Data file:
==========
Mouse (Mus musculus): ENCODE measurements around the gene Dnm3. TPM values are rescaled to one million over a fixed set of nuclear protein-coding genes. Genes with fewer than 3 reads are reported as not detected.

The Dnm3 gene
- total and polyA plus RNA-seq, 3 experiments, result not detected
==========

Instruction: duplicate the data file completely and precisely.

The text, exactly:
Mouse (Mus musculus): ENCODE measurements around the gene Dnm3. TPM values are rescaled to one million over a fixed set of nuclear protein-coding genes. Genes with fewer than 3 reads are reported as not detected.

The Dnm3 gene
- total and polyA plus RNA-seq, 3 experiments, result not detected